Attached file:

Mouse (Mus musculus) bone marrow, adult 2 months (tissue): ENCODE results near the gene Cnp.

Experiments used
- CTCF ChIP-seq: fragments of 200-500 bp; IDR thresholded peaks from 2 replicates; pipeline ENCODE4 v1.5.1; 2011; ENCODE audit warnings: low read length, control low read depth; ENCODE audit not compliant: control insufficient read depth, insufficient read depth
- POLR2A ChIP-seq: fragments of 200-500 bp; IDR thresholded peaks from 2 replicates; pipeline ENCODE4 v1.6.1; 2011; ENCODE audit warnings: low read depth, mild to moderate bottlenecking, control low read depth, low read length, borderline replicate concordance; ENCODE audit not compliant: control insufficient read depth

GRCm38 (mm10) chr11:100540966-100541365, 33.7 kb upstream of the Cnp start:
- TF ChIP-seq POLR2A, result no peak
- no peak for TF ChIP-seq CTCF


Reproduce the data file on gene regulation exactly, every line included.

Mouse (Mus musculus) bone marrow, adult 2 months (tissue): ENCODE results near the gene Cnp.

Experiments used
- CTCF ChIP-seq: fragments of 200-500 bp; IDR thresholded peaks from 2 replicates; pipeline ENCODE4 v1.5.1; 2011; ENCODE audit warnings: low read length, control low read depth; ENCODE audit not compliant: control insufficient read depth, insufficient read depth
- POLR2A ChIP-seq: fragments of 200-500 bp; IDR thresholded peaks from 2 replicates; pipeline ENCODE4 v1.6.1; 2011; ENCODE audit warnings: low read depth, mild to moderate bottlenecking, control low read depth, low read length, borderline replicate concordance; ENCODE audit not compliant: control insufficient read depth

GRCm38 (mm10) chr11:100540966-100541365, 33.7 kb upstream of the Cnp start:
- TF ChIP-seq POLR2A, result no peak
- no peak for TF ChIP-seq CTCF